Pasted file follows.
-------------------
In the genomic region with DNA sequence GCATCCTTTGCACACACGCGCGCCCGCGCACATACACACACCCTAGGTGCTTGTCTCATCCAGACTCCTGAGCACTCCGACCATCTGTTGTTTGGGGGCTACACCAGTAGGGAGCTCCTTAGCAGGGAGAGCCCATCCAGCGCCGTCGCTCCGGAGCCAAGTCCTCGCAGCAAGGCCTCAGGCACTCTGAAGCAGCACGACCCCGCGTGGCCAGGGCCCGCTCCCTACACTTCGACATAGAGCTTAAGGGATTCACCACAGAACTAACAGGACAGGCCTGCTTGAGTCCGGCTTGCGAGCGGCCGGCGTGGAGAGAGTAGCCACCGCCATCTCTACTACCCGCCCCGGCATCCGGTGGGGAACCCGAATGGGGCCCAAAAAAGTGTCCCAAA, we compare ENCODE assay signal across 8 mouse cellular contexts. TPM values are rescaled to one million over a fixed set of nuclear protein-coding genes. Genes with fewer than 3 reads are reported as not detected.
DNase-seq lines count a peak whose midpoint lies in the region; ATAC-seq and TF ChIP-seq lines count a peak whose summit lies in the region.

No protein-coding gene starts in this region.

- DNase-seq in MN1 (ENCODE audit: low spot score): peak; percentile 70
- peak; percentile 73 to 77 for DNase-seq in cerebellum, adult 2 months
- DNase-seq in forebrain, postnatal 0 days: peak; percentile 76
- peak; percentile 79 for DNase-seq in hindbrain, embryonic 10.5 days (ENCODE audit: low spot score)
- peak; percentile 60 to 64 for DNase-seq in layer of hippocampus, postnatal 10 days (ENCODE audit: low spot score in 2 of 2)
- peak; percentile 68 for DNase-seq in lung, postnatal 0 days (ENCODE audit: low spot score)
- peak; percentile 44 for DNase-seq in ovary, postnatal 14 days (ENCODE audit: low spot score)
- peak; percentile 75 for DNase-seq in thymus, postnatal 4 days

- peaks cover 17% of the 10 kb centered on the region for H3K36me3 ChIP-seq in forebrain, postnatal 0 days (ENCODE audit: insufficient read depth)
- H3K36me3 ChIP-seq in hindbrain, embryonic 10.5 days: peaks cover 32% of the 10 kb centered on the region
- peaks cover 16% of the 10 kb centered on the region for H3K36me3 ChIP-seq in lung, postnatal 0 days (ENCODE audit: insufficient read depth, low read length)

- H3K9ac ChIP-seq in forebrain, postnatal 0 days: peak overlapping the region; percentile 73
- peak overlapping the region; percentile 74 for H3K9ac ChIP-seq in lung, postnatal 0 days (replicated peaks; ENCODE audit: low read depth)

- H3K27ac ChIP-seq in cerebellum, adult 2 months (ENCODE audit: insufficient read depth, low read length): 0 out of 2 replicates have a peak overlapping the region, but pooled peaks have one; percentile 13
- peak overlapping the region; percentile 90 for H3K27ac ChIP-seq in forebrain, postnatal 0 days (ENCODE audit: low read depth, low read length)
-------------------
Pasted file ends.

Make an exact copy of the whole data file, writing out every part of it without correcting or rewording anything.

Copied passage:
In the genomic region with DNA sequence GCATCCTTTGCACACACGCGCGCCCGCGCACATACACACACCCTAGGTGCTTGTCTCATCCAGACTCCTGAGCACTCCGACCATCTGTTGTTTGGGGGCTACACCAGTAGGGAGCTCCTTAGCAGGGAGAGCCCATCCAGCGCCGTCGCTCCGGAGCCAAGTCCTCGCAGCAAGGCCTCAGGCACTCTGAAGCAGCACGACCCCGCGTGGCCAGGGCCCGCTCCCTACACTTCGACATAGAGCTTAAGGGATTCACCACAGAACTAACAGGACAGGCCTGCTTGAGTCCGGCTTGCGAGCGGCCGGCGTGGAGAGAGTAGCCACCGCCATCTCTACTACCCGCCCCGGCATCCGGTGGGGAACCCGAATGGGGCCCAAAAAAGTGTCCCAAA, we compare ENCODE assay signal across 8 mouse cellular contexts. TPM values are rescaled to one million over a fixed set of nuclear protein-coding genes. Genes with fewer than 3 reads are reported as not detected.
DNase-seq lines count a peak whose midpoint lies in the region; ATAC-seq and TF ChIP-seq lines count a peak whose summit lies in the region.

No protein-coding gene starts in this region.

- DNase-seq in MN1 (ENCODE audit: low spot score): peak; percentile 70
- peak; percentile 73 to 77 for DNase-seq in cerebellum, adult 2 months
- DNase-seq in forebrain, postnatal 0 days: peak; percentile 76
- peak; percentile 79 for DNase-seq in hindbrain, embryonic 10.5 days (ENCODE audit: low spot score)
- peak; percentile 60 to 64 for DNase-seq in layer of hippocampus, postnatal 10 days (ENCODE audit: low spot score in 2 of 2)
- peak; percentile 68 for DNase-seq in lung, postnatal 0 days (ENCODE audit: low spot score)
- peak; percentile 44 for DNase-seq in ovary, postnatal 14 days (ENCODE audit: low spot score)
- peak; percentile 75 for DNase-seq in thymus, postnatal 4 days

- peaks cover 17% of the 10 kb centered on the region for H3K36me3 ChIP-seq in forebrain, postnatal 0 days (ENCODE audit: insufficient read depth)
- H3K36me3 ChIP-seq in hindbrain, embryonic 10.5 days: peaks cover 32% of the 10 kb centered on the region
- peaks cover 16% of the 10 kb centered on the region for H3K36me3 ChIP-seq in lung, postnatal 0 days (ENCODE audit: insufficient read depth, low read length)

- H3K9ac ChIP-seq in forebrain, postnatal 0 days: peak overlapping the region; percentile 73
- peak overlapping the region; percentile 74 for H3K9ac ChIP-seq in lung, postnatal 0 days (replicated peaks; ENCODE audit: low read depth)

- H3K27ac ChIP-seq in cerebellum, adult 2 months (ENCODE audit: insufficient read depth, low read length): 0 out of 2 replicates have a peak overlapping the region, but pooled peaks have one; percentile 13
- peak overlapping the region; percentile 90 for H3K27ac ChIP-seq in forebrain, postnatal 0 days (ENCODE audit: low read depth, low read length)